Published August 3, 2017
There are two news stories I remember reading in the past two weeks. One was about a twenty-something makeup artist who went shopping and couldn’t find any clothes in her size. This is obviously an irritating problem, and we honestly do feel her pain.
The other story I read was about this standup comedian—again, a woman in her twenties—who is insanely scared of spiders. This was the biggest news on the Icelandic national broadcaster’s website last week. The same interview was published at visir.is, one of the biggest news sites in Iceland. I mean, a human being scared of spiders. Stop the presses.
So it’s official: ‘Gúrkutíð’, or The Cucumber Time has begun. Or, as the Germans call it, Sauregurkenzeit. The best way to describe the phenomenon is the English phrase, though. If you’re reading this, you probably know this time as “Silly Season,” like a Monty Python skit.
The two news stories I mentioned would hardly be on the front pages of the biggest news sites in Iceland in winter, although we don’t mean to belittle the issues. And to be fair, the comedian also addressed one of the biggest health concerns of modern times, namely anxiety. And Icelanders do love their Xanax, almost as much as their Prozac.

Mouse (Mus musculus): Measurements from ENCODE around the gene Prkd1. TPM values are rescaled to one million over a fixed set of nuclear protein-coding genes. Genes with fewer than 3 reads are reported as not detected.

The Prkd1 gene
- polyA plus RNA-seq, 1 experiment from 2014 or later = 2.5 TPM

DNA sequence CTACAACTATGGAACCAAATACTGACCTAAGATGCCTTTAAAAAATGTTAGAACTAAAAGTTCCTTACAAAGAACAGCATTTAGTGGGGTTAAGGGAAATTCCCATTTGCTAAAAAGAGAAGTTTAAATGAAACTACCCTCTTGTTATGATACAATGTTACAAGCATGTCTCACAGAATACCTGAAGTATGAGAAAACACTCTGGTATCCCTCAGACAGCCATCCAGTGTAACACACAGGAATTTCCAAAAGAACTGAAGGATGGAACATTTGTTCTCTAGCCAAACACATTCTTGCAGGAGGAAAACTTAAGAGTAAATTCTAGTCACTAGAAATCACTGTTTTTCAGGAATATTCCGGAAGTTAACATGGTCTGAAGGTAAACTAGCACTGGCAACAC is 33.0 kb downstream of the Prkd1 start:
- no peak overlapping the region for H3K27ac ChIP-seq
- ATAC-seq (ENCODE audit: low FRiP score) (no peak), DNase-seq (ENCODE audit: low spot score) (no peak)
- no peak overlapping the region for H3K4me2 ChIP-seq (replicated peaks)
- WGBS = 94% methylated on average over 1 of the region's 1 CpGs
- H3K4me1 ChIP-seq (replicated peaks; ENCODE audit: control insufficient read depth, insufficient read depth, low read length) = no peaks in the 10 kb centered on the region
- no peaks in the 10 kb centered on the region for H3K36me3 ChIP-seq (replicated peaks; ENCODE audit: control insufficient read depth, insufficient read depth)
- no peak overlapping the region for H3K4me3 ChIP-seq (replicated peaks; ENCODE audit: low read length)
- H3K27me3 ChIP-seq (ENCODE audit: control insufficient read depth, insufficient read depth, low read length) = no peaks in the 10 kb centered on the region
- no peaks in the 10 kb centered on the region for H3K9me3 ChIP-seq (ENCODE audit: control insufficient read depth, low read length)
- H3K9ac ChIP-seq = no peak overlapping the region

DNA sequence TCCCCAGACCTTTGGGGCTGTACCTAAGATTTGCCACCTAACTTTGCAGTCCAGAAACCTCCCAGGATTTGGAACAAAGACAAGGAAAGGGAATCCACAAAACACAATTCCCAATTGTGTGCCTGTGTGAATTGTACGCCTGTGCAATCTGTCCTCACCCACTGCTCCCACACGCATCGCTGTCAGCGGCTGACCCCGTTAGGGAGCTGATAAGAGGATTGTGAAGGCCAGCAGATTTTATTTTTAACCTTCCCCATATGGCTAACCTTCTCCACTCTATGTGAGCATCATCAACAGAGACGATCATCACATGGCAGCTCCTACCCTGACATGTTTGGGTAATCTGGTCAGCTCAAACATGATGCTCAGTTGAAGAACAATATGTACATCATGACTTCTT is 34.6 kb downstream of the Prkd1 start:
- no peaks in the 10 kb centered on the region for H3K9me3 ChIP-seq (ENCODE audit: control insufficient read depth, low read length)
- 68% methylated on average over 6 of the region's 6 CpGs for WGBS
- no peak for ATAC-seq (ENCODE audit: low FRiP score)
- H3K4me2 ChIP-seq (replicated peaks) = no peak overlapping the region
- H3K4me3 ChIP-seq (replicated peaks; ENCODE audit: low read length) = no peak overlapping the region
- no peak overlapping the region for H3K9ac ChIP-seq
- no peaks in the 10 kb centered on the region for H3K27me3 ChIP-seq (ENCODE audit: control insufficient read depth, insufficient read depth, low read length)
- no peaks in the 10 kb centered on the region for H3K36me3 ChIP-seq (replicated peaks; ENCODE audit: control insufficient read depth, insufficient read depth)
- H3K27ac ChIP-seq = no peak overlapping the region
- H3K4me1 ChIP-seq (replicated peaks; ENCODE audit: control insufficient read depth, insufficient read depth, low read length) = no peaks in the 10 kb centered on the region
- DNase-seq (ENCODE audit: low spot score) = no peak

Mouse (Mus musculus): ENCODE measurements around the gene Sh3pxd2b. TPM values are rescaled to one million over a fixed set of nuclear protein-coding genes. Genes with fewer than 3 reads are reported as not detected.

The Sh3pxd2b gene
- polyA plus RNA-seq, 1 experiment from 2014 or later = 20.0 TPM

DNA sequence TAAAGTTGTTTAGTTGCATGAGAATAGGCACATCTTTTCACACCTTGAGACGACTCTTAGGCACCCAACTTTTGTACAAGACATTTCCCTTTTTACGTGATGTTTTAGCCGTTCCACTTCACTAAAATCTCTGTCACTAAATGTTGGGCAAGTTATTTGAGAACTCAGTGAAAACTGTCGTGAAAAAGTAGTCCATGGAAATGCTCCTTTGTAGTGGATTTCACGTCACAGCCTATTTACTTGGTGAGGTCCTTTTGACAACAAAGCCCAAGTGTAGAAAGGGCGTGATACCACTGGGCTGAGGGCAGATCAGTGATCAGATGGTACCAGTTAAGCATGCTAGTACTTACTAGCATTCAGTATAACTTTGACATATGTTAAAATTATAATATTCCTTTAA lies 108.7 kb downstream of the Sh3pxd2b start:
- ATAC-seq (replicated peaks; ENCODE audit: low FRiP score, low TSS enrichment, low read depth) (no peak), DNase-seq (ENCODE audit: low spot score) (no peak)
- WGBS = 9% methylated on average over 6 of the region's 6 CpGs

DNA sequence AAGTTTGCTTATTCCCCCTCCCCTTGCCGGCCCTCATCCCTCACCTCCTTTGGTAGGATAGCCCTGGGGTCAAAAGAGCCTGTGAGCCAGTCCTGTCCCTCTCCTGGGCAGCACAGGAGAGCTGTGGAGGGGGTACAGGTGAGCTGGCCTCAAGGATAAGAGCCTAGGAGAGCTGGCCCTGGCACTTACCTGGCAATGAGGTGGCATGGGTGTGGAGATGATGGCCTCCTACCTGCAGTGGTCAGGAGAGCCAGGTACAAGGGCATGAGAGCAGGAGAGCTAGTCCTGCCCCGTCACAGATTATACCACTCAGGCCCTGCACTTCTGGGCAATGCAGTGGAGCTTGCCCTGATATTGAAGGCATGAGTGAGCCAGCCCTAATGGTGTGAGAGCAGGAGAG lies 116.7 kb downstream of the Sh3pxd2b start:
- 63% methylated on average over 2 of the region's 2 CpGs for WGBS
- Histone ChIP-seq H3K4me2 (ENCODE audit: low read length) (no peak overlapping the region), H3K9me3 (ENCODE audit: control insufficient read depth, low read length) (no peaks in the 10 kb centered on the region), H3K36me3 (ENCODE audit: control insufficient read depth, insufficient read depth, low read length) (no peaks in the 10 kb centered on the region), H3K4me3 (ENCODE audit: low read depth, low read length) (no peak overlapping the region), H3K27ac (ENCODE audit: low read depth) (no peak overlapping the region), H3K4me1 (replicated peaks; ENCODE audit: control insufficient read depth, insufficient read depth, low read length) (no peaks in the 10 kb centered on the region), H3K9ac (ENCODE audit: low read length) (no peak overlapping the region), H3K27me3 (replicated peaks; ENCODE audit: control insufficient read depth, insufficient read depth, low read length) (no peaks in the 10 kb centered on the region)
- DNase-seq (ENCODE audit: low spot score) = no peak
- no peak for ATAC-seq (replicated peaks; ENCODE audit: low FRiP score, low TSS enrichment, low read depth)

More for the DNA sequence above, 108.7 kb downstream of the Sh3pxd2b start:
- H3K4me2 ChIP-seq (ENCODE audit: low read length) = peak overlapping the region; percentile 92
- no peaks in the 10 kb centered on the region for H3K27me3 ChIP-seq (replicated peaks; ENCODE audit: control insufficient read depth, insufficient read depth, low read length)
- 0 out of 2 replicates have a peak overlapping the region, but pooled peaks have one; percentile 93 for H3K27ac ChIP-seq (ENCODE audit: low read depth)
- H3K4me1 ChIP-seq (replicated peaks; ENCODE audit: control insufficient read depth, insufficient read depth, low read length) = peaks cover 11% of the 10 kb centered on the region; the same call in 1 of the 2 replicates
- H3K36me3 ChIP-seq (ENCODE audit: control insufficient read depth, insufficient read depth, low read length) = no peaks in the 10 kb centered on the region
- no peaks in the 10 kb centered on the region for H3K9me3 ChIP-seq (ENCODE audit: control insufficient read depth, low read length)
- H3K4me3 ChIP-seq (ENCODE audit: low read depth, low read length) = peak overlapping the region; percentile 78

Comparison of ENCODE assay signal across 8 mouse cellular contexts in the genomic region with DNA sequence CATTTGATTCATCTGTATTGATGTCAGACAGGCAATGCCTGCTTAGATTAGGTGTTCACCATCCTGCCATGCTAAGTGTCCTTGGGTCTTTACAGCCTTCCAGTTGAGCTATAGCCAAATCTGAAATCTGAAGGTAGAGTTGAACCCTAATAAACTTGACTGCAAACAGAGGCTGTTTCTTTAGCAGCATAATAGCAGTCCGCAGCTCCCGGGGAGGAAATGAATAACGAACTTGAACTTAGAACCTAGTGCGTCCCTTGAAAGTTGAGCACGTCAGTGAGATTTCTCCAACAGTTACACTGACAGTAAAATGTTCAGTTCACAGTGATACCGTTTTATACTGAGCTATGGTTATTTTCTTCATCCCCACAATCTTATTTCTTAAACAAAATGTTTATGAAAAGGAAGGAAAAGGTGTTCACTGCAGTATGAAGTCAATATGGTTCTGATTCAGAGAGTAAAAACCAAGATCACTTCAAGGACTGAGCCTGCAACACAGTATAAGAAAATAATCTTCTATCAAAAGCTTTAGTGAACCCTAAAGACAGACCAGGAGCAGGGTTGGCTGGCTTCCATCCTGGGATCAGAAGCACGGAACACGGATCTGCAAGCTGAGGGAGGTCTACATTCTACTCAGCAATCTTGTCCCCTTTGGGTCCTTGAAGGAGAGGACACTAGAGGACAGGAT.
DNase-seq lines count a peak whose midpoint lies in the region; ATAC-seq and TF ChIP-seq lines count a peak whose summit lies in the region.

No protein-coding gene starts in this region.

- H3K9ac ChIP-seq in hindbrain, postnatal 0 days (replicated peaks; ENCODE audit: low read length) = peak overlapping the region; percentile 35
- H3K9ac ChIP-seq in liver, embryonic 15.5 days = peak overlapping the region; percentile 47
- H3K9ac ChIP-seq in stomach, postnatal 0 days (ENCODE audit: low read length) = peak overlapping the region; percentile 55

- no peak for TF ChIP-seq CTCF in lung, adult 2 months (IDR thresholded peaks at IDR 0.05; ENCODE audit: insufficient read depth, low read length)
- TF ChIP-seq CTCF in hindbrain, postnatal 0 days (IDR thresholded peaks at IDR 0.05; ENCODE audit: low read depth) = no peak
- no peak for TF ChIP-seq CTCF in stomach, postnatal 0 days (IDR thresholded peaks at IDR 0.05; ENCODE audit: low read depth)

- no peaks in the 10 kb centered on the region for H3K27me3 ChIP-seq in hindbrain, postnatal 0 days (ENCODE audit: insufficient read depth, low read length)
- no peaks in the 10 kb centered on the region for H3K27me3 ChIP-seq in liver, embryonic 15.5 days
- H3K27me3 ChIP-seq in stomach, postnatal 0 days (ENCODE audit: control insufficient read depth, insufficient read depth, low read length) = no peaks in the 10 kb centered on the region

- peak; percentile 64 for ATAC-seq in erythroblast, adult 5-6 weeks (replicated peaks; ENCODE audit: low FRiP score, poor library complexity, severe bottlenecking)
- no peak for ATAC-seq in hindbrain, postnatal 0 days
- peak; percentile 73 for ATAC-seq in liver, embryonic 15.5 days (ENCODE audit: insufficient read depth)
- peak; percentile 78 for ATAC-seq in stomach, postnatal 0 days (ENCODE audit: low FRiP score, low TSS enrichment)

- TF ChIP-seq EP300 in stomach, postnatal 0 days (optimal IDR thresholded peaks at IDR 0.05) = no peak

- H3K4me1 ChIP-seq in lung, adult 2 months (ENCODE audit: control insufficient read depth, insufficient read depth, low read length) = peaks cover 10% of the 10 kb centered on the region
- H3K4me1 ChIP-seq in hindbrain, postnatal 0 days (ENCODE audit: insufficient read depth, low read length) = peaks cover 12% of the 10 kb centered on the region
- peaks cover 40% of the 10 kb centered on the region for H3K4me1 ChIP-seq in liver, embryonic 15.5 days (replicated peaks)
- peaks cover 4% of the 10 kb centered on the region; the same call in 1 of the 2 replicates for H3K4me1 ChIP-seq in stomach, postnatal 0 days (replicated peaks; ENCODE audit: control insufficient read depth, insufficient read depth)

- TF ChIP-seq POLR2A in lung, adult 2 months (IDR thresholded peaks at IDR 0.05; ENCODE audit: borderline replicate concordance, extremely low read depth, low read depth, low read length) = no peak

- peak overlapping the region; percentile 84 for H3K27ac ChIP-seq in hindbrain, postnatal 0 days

For me, this is the best season of them all, although I really don’t like cucumbers. But there is one thing that will never taste like a cucumber, and can still be silly as Monty Python, and that is good old fashioned culture. This is why Reykjavík Grapevine is like a fresh mountain river in the midst of a rocky wasteland. Just stop worrying about Trump, spiders or clothes, and dive into the paper. And if you’re really raw about it afterwards, you can always complain to the Icelandic media.
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